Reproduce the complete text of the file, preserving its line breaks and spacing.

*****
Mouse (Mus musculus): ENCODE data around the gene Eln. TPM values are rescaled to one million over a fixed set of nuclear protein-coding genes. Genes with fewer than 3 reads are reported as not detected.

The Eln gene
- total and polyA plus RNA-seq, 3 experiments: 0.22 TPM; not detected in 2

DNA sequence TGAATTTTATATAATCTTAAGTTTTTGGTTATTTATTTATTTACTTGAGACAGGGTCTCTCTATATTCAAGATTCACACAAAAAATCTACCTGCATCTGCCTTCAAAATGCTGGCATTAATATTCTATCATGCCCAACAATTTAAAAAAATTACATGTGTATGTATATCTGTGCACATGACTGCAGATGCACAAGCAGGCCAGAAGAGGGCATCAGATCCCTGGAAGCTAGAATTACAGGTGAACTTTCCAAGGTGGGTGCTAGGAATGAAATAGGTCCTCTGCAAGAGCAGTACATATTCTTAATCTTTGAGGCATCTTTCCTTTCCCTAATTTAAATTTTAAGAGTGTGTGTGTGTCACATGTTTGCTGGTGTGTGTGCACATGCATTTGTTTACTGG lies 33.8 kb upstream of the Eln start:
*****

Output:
Mouse (Mus musculus): ENCODE data around the gene Eln. TPM values are rescaled to one million over a fixed set of nuclear protein-coding genes. Genes with fewer than 3 reads are reported as not detected.

The Eln gene
- total and polyA plus RNA-seq, 3 experiments: 0.22 TPM; not detected in 2

DNA sequence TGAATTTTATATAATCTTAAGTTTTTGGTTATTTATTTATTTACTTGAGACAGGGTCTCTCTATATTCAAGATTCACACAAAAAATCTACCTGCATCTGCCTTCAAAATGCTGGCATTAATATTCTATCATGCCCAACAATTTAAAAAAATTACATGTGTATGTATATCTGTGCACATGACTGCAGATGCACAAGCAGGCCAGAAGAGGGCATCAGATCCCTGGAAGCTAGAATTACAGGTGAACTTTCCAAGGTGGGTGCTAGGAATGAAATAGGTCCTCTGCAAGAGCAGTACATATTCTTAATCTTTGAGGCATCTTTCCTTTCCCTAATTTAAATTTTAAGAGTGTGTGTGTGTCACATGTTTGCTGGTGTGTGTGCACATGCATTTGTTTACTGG lies 33.8 kb upstream of the Eln start: